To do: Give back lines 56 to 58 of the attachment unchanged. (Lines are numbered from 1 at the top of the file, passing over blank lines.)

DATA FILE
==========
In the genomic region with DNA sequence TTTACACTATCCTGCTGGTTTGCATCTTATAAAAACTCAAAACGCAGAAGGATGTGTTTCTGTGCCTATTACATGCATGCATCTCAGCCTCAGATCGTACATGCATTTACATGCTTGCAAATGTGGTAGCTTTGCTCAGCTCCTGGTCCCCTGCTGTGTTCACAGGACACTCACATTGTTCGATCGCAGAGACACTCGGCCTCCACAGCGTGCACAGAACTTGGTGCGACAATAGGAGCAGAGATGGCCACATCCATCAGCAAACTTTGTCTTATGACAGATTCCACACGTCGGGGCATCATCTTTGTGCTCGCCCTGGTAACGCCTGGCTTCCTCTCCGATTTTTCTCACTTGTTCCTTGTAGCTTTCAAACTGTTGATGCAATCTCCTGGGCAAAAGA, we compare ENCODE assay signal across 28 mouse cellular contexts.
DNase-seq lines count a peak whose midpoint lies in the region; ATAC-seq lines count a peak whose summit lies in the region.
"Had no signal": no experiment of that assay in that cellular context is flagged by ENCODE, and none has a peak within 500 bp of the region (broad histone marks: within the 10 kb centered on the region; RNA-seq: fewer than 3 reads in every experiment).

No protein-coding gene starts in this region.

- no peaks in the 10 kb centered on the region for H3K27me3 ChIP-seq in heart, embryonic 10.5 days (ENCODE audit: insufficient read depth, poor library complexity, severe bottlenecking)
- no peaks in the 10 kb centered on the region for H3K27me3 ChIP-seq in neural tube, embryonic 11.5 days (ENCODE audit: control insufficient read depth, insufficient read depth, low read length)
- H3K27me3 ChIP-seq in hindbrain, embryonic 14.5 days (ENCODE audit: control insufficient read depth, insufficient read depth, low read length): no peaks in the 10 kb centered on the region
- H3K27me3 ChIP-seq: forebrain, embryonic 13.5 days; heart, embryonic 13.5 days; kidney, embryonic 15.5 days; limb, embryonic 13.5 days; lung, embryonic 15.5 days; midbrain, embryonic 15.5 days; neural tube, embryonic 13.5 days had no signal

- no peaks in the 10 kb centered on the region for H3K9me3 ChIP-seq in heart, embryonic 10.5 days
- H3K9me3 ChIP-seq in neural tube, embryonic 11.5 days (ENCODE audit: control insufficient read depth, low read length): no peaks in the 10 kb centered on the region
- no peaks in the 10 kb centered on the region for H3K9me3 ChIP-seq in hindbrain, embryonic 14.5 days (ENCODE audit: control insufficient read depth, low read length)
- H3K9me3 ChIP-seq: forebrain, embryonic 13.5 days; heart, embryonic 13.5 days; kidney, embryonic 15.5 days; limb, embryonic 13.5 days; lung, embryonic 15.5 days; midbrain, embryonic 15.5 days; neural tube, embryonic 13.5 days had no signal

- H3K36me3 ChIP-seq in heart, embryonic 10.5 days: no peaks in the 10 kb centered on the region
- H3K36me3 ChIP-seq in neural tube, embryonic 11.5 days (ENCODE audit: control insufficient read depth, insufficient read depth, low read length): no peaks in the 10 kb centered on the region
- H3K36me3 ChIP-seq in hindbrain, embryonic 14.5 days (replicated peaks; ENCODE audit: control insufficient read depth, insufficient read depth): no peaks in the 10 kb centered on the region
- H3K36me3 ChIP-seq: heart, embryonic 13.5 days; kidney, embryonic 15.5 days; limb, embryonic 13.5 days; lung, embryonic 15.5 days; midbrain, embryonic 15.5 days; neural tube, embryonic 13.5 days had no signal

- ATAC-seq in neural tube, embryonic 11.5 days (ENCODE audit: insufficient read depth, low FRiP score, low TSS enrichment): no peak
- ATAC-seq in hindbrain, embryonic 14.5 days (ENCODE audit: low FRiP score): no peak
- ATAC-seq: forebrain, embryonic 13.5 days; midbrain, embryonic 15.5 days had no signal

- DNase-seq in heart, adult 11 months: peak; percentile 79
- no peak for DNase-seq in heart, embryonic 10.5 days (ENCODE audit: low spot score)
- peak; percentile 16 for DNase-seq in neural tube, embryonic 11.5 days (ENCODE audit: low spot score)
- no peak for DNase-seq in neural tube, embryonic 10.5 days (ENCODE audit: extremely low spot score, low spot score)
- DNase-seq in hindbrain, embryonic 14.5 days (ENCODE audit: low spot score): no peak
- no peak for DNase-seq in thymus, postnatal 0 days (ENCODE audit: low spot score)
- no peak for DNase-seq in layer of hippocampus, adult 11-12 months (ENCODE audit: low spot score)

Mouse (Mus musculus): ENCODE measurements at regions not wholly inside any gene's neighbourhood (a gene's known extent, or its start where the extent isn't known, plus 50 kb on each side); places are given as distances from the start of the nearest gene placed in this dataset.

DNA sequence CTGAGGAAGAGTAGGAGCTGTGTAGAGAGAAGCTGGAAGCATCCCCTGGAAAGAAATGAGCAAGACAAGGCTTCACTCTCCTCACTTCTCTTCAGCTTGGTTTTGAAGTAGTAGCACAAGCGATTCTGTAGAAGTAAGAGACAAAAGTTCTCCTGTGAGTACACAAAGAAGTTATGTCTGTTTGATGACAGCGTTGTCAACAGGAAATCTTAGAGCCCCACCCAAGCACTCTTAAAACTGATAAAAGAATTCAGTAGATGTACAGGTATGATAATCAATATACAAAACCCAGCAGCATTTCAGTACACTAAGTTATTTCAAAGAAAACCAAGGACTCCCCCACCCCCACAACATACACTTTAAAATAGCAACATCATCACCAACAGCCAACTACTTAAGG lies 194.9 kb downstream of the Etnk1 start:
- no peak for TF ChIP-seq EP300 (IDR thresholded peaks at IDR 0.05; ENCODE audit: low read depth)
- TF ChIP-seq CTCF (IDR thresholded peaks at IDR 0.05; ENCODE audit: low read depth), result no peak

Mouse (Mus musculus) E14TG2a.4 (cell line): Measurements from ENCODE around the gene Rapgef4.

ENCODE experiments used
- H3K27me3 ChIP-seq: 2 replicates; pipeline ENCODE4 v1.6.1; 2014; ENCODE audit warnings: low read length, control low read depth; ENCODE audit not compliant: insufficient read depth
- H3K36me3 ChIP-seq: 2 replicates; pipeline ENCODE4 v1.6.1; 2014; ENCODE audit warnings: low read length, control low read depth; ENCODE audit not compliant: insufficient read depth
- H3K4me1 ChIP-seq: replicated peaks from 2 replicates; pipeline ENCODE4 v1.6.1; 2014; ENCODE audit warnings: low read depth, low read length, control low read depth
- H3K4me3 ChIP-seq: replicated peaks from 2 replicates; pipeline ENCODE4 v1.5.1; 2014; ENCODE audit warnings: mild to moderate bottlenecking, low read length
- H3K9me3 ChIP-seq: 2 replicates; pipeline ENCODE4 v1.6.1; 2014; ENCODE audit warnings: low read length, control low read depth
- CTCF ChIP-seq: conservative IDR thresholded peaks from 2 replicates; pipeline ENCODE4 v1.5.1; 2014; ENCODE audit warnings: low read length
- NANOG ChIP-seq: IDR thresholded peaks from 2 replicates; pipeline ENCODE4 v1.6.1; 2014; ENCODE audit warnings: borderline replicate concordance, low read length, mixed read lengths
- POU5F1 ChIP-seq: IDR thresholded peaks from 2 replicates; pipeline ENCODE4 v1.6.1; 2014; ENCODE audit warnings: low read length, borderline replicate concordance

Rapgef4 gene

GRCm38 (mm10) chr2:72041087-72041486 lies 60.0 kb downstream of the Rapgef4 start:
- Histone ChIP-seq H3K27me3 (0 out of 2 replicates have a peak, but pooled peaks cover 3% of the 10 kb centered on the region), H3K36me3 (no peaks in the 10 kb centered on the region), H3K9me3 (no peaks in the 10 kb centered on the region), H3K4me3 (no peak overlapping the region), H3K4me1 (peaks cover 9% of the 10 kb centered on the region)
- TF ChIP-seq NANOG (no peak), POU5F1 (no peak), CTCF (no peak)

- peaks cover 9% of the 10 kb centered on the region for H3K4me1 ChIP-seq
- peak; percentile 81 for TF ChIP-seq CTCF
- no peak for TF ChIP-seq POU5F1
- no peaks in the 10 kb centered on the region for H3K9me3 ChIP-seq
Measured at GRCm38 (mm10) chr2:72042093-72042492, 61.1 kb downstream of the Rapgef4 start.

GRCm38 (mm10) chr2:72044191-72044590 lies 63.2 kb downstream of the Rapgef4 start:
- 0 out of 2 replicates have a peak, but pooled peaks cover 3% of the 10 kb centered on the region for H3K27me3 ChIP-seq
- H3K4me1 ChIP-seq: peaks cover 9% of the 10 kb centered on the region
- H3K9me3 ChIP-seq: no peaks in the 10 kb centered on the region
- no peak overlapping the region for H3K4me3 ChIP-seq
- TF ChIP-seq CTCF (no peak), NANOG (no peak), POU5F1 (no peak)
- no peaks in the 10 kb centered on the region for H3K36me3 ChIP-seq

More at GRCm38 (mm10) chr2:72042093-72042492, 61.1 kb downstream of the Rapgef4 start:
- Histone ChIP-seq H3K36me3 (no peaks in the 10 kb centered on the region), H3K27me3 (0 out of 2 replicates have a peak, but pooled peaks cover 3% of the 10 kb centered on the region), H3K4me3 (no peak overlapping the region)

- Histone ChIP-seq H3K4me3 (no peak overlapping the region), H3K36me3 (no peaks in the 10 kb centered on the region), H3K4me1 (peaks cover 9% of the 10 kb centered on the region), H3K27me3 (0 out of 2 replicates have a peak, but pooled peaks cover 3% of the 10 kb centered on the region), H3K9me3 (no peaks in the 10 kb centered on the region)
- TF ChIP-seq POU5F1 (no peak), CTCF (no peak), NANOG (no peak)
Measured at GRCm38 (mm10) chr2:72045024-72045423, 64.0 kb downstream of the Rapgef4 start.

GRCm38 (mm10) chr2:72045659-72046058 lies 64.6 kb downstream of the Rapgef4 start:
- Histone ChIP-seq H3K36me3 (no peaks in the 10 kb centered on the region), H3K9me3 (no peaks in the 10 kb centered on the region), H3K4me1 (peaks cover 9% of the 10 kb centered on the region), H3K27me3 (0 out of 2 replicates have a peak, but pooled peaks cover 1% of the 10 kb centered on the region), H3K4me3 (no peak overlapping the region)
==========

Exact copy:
- no peaks in the 10 kb centered on the region for H3K36me3 ChIP-seq

More at GRCm38 (mm10) chr2:72042093-72042492, 61.1 kb downstream of the Rapgef4 start:
- Histone ChIP-seq H3K36me3 (no peaks in the 10 kb centered on the region), H3K27me3 (0 out of 2 replicates have a peak, but pooled peaks cover 3% of the 10 kb centered on the region), H3K4me3 (no peak overlapping the region)